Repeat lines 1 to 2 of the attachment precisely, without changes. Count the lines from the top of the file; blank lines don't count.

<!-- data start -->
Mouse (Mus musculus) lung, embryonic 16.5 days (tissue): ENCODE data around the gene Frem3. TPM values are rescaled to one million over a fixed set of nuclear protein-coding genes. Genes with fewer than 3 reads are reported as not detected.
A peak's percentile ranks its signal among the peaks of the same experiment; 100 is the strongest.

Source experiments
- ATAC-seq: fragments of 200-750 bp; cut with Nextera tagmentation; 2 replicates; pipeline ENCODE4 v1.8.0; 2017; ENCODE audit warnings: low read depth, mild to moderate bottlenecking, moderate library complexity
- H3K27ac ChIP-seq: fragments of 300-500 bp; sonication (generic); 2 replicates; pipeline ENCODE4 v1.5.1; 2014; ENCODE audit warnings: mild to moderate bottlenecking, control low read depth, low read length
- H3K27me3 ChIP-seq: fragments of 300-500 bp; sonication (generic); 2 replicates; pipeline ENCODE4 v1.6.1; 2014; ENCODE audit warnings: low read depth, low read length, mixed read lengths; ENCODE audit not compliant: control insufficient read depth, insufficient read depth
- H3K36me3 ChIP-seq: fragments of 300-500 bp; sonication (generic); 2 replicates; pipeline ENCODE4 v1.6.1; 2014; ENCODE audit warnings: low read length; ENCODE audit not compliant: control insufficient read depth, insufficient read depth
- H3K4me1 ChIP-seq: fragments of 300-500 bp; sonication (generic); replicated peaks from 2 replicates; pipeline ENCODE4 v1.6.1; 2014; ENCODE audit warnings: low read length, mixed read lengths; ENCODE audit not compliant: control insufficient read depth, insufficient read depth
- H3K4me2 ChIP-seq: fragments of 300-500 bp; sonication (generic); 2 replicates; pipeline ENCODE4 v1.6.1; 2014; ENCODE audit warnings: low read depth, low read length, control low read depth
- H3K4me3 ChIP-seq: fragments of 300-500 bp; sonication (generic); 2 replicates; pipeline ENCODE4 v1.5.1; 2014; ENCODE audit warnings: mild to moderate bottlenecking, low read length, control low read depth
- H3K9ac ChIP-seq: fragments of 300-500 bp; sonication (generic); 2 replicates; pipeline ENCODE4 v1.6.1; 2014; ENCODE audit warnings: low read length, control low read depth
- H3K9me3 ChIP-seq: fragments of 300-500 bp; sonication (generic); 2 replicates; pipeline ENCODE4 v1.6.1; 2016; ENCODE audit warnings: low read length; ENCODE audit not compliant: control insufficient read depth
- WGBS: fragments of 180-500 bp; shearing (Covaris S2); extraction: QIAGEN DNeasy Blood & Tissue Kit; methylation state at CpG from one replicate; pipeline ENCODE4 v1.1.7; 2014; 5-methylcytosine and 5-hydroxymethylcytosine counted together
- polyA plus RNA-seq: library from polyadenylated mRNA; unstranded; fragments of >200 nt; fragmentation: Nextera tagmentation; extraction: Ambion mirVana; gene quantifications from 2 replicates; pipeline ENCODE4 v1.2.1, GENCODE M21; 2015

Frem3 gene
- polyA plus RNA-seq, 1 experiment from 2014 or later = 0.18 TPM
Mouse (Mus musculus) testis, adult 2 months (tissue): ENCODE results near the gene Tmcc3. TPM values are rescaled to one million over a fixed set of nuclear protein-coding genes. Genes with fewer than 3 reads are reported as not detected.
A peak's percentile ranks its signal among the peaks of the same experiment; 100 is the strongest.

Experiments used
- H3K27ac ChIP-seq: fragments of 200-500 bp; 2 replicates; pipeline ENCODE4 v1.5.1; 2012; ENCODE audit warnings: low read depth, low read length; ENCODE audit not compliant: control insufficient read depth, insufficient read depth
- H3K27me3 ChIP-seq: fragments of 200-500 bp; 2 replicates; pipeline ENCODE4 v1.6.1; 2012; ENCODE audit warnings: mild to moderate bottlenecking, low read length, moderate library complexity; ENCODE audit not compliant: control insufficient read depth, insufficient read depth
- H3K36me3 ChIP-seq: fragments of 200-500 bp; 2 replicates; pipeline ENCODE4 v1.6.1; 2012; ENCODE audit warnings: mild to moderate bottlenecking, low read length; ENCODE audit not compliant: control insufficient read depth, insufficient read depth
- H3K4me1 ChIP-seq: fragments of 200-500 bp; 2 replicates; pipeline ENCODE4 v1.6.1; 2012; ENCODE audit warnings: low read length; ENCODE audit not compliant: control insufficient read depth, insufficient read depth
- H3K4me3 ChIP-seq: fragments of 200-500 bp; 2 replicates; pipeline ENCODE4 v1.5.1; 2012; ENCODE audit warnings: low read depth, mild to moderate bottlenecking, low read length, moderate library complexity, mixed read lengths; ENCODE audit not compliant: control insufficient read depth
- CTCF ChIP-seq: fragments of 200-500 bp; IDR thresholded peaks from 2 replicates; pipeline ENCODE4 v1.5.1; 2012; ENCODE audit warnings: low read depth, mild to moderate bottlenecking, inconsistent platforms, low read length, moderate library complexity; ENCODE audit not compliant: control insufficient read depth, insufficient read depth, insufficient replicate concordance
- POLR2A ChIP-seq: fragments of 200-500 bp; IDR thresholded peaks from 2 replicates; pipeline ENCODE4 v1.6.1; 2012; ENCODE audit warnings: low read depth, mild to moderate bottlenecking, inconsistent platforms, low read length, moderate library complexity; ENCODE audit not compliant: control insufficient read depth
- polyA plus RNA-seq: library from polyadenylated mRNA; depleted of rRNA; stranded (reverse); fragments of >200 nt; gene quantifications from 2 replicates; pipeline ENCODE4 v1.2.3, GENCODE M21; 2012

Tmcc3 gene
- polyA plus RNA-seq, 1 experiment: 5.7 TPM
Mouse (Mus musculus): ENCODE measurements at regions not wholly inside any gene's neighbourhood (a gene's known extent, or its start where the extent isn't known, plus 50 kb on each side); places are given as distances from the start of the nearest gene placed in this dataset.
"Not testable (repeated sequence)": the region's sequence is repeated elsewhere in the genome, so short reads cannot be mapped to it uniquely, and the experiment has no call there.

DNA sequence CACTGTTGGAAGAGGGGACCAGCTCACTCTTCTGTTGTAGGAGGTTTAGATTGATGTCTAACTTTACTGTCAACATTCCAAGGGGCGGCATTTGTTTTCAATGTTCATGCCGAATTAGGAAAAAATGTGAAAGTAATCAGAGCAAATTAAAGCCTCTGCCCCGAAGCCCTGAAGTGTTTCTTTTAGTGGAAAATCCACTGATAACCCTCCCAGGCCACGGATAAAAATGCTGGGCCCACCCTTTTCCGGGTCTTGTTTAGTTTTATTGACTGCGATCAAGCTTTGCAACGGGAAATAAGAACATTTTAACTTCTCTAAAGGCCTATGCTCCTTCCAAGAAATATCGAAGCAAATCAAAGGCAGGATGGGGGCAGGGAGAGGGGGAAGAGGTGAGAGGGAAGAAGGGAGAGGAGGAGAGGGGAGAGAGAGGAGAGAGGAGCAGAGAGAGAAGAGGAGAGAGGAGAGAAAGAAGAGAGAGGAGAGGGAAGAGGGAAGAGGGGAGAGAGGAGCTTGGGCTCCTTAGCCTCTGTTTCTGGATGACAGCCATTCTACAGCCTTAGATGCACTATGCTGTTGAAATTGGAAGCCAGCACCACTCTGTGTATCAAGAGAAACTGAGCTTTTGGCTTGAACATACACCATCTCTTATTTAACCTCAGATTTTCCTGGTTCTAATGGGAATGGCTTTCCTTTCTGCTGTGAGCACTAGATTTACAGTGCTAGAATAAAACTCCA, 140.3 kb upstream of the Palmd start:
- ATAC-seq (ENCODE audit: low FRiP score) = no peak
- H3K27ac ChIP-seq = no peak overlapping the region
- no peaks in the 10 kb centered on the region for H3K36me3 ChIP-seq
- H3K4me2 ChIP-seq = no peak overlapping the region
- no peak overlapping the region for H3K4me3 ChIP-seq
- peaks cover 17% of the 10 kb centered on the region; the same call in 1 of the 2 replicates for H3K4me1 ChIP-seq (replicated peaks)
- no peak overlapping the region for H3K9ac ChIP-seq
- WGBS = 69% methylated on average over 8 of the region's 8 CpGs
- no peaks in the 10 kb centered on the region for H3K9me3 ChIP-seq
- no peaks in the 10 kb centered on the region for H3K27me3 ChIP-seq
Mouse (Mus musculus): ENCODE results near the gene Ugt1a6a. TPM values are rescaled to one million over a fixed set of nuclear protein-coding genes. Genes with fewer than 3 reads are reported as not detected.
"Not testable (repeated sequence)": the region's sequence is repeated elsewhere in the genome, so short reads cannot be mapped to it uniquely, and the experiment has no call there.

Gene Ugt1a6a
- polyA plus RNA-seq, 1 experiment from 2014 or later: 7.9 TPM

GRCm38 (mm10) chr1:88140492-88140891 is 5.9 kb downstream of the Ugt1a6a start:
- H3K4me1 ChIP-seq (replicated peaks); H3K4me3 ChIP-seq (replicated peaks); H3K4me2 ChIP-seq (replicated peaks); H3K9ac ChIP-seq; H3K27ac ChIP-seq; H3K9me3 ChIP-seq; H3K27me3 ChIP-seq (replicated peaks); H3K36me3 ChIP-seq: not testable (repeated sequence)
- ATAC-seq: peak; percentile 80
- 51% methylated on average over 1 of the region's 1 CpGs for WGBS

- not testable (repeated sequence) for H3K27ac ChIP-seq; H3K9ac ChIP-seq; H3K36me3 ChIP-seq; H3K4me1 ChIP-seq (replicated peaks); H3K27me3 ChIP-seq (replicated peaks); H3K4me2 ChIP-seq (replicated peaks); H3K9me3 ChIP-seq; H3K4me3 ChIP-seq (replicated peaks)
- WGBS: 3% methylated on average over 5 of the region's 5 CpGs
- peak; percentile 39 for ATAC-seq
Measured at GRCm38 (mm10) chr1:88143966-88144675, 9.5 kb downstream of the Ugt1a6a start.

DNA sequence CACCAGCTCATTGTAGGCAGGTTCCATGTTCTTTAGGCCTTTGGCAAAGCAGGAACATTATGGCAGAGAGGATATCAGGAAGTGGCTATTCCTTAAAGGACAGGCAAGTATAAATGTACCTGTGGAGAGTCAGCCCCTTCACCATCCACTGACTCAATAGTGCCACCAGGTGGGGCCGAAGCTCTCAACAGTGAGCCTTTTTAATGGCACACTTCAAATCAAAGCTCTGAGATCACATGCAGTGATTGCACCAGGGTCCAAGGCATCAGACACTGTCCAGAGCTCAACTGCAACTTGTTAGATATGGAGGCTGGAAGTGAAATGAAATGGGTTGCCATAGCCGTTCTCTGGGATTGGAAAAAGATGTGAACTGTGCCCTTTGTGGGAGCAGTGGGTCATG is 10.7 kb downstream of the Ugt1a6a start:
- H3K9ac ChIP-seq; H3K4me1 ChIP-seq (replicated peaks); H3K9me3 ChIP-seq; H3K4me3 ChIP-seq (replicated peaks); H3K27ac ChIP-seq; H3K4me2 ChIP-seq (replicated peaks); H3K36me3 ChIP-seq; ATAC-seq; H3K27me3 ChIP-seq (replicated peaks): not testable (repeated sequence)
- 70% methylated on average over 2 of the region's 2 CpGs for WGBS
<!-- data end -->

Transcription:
Mouse (Mus musculus) lung, embryonic 16.5 days (tissue): ENCODE data around the gene Frem3. TPM values are rescaled to one million over a fixed set of nuclear protein-coding genes. Genes with fewer than 3 reads are reported as not detected.
A peak's percentile ranks its signal among the peaks of the same experiment; 100 is the strongest.